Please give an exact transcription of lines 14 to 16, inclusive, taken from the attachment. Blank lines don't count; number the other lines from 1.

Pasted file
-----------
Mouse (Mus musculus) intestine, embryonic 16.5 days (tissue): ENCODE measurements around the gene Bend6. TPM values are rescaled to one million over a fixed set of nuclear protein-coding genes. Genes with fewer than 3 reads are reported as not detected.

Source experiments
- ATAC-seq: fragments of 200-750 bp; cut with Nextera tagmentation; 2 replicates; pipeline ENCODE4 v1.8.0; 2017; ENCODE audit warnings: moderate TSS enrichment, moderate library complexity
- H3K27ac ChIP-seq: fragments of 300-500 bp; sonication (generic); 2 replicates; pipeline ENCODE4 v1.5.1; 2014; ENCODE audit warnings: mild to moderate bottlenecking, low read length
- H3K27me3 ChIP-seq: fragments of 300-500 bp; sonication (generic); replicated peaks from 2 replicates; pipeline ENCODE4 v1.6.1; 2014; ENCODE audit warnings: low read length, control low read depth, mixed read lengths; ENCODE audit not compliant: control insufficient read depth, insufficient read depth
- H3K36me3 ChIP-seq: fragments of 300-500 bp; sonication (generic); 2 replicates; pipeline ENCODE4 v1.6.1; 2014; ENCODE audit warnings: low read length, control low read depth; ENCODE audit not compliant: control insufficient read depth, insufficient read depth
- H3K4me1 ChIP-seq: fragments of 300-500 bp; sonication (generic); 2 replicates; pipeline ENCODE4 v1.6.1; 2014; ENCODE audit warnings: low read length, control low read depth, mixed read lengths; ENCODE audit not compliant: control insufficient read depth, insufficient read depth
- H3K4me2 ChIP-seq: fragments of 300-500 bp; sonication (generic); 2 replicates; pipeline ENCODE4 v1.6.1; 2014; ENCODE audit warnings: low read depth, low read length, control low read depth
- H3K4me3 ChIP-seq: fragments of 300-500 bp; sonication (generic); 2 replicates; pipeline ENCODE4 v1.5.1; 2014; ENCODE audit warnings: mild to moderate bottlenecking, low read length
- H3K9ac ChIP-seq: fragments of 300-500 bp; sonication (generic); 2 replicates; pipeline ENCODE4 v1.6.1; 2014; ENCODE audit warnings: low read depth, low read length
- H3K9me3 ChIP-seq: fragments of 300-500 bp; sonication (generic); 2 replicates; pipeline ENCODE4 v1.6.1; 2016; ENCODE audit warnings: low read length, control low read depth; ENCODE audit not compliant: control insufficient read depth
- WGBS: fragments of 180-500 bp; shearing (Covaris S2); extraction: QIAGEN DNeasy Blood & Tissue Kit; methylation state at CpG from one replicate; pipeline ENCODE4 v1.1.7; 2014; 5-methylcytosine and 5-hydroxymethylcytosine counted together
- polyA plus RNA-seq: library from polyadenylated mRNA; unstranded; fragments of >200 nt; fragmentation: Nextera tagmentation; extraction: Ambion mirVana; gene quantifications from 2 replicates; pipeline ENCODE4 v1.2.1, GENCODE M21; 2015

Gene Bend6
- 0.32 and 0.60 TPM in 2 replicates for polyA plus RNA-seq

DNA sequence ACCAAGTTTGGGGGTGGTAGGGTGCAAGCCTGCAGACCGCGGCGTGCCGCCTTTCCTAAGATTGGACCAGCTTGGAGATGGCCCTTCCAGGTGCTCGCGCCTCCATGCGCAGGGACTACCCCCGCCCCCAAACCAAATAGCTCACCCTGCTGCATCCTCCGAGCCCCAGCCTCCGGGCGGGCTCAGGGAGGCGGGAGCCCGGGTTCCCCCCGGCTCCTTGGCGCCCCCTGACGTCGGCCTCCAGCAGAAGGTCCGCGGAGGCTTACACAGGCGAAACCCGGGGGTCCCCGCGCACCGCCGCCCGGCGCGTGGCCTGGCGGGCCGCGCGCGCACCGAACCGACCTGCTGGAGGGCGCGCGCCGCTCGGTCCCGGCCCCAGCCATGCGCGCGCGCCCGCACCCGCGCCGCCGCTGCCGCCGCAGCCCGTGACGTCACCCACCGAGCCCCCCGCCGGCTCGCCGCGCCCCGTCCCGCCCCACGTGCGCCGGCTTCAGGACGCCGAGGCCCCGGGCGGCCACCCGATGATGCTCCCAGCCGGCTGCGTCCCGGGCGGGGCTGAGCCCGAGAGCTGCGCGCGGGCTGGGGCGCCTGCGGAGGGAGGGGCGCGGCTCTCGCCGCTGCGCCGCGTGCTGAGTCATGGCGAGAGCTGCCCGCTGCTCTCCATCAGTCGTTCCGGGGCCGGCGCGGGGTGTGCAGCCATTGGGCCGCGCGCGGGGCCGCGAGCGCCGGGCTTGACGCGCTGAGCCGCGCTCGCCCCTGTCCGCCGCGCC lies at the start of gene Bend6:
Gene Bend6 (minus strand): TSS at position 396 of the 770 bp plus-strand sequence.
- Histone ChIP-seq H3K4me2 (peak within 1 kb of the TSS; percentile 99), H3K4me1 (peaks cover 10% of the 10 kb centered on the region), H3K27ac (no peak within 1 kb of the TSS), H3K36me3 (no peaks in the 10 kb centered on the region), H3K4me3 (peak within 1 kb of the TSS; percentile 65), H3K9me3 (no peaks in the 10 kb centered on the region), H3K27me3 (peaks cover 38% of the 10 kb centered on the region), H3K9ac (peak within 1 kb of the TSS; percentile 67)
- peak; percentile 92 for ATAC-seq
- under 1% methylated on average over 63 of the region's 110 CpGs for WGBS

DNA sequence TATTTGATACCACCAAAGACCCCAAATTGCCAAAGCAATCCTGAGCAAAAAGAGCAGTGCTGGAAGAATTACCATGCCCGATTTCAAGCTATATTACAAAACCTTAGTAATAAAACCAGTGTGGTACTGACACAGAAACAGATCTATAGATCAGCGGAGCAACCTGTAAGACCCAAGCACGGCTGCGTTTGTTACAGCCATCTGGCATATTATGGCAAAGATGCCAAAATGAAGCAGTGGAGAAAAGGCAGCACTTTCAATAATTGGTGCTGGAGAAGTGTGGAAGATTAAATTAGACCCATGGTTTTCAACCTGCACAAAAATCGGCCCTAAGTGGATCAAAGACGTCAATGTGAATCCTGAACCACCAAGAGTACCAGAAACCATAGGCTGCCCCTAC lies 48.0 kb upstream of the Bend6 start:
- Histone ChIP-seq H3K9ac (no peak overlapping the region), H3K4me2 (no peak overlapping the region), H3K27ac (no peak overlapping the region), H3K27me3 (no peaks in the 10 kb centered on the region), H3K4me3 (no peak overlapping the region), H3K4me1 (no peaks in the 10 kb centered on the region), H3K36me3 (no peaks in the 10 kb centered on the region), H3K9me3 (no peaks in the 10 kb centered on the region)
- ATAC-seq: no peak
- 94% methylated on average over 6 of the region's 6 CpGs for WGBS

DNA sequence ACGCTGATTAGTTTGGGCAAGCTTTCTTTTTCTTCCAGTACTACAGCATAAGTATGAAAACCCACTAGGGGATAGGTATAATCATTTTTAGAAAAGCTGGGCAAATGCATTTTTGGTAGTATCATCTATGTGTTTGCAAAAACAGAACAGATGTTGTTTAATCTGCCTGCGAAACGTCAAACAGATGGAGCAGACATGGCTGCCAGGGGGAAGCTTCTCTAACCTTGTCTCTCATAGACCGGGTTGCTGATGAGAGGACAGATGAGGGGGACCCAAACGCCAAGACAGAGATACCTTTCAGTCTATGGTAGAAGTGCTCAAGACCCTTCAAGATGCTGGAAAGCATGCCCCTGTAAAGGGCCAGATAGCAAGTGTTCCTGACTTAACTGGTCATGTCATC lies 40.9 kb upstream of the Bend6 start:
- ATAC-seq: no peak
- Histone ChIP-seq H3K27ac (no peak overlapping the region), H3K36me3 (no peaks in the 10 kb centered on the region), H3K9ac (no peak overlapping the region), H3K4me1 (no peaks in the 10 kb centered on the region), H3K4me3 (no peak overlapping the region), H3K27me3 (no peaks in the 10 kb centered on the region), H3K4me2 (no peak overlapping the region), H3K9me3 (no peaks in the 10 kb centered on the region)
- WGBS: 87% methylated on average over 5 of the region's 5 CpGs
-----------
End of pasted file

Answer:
Gene Bend6
- 0.32 and 0.60 TPM in 2 replicates for polyA plus RNA-seq

DNA sequence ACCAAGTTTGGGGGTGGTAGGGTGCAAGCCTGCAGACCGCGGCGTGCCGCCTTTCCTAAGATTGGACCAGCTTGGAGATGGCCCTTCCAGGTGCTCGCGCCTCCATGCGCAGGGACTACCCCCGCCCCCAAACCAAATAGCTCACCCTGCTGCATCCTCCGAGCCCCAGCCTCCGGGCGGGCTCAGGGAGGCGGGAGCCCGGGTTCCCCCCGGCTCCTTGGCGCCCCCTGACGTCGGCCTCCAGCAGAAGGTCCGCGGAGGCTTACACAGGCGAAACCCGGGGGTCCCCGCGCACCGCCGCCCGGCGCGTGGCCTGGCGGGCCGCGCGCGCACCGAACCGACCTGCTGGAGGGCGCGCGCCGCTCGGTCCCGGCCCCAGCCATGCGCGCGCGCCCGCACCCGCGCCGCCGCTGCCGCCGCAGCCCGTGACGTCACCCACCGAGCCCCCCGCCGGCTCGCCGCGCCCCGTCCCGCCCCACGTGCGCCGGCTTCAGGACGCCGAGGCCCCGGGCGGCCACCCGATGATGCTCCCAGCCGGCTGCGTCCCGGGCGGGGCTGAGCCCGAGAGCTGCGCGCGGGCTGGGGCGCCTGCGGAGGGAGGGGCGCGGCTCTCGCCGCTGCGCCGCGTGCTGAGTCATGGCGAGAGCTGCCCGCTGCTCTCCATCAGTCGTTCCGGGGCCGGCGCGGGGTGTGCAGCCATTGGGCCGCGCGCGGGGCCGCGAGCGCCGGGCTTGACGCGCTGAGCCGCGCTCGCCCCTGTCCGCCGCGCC lies at the start of gene Bend6: